Rev. Henry Hart Milman in his book, The History of the Jews, wrote, The law-giver (Moses) maintains a profound silence in that fundamental, if not of political, at least religious legislation - “ rewards and punishments in another life. He substituted temporal judgments and temporal blessings. On the violation of the constitution followed inevitably blighted harvests, famine, pestilence, defeat, captivity; on its maintenance abundance, health, fruitfulness, victory, independence. How wonderfully the event verified the prediction of the inspired legislator! How invariably apostasy led to adversity - “ repentance and reformation to prosperity!”

What Rev. Milman is saying is that Moses never once brings up the subject of hell hanging over the heads of Israel or humanity much like the Sword of Damocles. How is it possible that the reported author of the first 5 books of the Bible never once saw fit to warn His people of hell? Apparently Moses and Paul have this in common. Israel”s obedience or disobedience brought about temporal blessings or curses. Based upon obedience, Israel lived in the Promised Land as an independent nation flourishing. Disobey and the prosperity evaporated and others would rule over Israel or in fact, at times Israel would be deported into exile, scattered around the world.

Johann Jahn in Biblical Archaeology stated, We have not authority, therefore, decidedly to say, that any other motives were held out to the ancient Hebrews to pursue the good and avoid the evil, than those which were derived from the rewards and punishments of this life.” Jahn is confirming that there isn’t to be found in the Old Testament anywhere a passage where God threatens Israel with punishments that go beyond the natural or temporal, or for that matter, promises rewards either.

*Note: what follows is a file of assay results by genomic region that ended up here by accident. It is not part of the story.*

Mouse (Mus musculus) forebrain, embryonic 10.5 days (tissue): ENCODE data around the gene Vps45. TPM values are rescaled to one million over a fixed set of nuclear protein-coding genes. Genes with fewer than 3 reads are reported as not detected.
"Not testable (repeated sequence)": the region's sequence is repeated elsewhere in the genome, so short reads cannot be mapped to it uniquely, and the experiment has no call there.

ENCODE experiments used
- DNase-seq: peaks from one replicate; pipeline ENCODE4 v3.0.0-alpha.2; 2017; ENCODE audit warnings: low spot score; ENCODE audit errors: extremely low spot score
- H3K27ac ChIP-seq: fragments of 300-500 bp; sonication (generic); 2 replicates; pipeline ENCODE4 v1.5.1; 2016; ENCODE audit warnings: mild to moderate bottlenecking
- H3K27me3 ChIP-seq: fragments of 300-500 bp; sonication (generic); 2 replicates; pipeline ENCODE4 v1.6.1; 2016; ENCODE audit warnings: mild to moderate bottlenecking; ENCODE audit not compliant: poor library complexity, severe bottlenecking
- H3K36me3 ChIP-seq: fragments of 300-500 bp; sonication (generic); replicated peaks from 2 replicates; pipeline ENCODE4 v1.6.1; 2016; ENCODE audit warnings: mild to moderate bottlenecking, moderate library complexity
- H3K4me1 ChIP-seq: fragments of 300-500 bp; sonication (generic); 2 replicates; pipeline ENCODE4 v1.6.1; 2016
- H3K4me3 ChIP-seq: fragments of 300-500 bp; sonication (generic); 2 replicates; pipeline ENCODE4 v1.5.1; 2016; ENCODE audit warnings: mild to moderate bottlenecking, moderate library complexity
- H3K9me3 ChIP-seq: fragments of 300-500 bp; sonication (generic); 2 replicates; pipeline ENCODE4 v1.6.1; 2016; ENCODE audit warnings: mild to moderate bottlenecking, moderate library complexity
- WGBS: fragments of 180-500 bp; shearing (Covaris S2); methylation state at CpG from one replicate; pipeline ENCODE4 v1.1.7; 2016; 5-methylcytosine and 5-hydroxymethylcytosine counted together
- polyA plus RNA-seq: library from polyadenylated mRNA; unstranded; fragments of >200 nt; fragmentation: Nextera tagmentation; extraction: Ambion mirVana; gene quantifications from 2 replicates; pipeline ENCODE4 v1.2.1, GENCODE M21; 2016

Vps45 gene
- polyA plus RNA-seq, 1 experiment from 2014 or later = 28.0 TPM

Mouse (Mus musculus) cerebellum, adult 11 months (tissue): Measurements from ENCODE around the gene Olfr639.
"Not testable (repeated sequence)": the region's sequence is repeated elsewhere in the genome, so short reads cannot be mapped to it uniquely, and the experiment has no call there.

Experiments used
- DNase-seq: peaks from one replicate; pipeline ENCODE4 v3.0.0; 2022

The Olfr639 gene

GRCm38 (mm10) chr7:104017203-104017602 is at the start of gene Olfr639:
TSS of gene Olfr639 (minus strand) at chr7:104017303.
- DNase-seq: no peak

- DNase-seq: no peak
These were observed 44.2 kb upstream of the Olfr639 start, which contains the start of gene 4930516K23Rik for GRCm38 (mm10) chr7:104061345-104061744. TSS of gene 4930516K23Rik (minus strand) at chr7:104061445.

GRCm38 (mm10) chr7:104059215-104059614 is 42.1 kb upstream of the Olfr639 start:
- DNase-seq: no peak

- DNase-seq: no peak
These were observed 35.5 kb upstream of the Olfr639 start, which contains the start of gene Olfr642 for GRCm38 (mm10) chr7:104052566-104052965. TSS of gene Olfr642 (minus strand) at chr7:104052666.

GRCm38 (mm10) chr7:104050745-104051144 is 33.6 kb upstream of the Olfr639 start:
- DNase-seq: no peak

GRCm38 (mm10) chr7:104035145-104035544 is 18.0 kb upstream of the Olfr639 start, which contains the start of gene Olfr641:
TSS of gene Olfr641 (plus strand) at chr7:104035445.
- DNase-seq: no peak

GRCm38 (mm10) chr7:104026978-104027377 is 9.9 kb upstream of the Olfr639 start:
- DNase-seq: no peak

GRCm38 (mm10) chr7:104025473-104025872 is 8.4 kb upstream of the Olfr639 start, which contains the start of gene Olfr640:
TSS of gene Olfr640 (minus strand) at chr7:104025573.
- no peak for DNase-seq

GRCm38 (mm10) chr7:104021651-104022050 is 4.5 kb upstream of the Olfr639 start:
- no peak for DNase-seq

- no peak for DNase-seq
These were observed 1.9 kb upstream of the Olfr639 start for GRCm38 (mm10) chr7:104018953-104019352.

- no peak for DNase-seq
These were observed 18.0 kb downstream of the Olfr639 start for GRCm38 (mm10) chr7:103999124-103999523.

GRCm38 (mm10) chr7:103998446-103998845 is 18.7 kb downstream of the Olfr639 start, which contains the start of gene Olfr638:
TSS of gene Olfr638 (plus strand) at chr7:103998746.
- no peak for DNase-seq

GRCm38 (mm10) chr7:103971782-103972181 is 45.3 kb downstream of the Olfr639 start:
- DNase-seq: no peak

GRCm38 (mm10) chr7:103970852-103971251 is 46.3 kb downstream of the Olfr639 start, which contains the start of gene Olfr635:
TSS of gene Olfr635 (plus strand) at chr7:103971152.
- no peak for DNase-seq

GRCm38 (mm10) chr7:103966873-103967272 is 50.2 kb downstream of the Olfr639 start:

In the book Notes and Illustrations of the Parables of the New Testament by Thomas Whittemore we read the following quote from Dr. Campbell: It is plain that in the Old Testament the most profound silence is observed in regard to the state of the deceased, their joys and sorrows, happiness or misery.” Dr. Campbell acknowledges that there are no passages in the Old Testament that one can look at and find “eternal rewards or punishments” being described for those who have died.

I would be remiss if I didn’t at this time mention two passages in the Old Testament which some try to use to support an eternal hell. They are Daniel 12:2 and Isaiah 66:23-24. Daniel 12:2 reads “And many of them that sleep in the dust of the earth shall awake, some to everlasting life, and some to shame and everlasting contempt.” Isaiah 66:23-24 states “And it shall come to pass, that from one new moon to another, and from one sabbath to another, shall all flesh come to worship before me, saith the LORD. And they shall go forth, and look upon the carcases of the men that have transgressed against me: for their worm shall not die, neither shall their fire be quenched; and they shall be an abhorring unto all flesh.” One might wonder how Milman, Jahn and Campbell could make their statements, especially in light of Daniel 12:2? Be patient and we will get around to these passages in future segments. There is no question that those verses were considered completely when their opinions were formed.

The 21st section in the doctrinal statement of Dallas Theological Seminary, one of the major seminaries in the world, is labelled “The Eternal State.” Seven biblical passages are listed to support its view regarding the "eternal state" of mankind. Care to guess how many of those passages are from the Old Testament? I am sure you are not surprised that the answer is ZERO. How could it be otherwise? Can we therefore assume that God was silent regarding eternal punishment in the Old Testament. It would seem so.